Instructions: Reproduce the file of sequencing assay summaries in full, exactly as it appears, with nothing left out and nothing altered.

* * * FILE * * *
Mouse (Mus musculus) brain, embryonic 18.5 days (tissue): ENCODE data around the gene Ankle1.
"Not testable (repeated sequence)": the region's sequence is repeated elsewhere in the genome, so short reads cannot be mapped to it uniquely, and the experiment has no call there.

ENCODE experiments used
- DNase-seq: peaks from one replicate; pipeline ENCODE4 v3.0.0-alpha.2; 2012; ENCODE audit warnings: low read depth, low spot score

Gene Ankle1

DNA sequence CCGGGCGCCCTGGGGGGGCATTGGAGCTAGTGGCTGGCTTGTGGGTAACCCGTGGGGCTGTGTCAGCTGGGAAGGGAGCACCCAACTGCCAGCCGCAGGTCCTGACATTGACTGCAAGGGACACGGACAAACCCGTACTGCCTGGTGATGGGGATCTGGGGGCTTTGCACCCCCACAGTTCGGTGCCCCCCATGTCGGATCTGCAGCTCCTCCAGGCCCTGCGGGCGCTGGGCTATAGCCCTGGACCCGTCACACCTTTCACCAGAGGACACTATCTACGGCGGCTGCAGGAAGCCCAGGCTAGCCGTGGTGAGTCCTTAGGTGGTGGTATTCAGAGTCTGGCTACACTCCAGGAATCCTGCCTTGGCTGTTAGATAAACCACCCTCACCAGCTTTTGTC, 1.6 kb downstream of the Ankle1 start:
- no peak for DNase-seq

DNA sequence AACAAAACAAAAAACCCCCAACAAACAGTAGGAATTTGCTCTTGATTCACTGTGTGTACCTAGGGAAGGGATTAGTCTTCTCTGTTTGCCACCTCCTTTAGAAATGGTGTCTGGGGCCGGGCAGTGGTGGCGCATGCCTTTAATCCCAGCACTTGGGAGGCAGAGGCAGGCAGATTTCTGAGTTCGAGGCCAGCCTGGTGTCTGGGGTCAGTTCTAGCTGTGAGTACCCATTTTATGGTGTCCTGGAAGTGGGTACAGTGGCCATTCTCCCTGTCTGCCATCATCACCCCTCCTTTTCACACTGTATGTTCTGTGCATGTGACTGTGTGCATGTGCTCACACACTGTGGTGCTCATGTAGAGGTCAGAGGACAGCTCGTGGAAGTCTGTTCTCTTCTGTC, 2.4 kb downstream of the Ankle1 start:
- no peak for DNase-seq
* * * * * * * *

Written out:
Mouse (Mus musculus) brain, embryonic 18.5 days (tissue): ENCODE data around the gene Ankle1.
"Not testable (repeated sequence)": the region's sequence is repeated elsewhere in the genome, so short reads cannot be mapped to it uniquely, and the experiment has no call there.

ENCODE experiments used
- DNase-seq: peaks from one replicate; pipeline ENCODE4 v3.0.0-alpha.2; 2012; ENCODE audit warnings: low read depth, low spot score

Gene Ankle1

DNA sequence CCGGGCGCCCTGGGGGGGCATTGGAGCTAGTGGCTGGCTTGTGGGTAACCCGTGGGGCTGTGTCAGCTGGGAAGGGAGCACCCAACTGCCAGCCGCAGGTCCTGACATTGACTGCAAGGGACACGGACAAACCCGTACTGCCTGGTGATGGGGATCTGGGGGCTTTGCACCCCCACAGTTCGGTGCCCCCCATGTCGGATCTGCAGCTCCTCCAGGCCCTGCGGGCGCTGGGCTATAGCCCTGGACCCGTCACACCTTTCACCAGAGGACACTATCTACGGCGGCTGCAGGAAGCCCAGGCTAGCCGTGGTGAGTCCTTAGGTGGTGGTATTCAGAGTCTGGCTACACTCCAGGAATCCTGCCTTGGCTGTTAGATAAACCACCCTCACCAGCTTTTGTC, 1.6 kb downstream of the Ankle1 start:
- no peak for DNase-seq

DNA sequence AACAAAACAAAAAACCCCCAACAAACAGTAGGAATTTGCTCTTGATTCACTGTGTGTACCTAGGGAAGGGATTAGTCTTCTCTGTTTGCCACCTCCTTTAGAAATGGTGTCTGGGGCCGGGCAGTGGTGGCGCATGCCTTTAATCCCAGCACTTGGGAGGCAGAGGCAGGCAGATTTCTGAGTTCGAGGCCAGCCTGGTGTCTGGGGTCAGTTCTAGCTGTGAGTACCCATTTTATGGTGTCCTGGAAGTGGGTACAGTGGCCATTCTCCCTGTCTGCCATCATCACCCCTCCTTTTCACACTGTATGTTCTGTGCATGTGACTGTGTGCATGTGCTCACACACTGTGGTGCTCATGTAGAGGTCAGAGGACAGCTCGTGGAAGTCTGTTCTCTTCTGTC, 2.4 kb downstream of the Ankle1 start:
- no peak for DNase-seq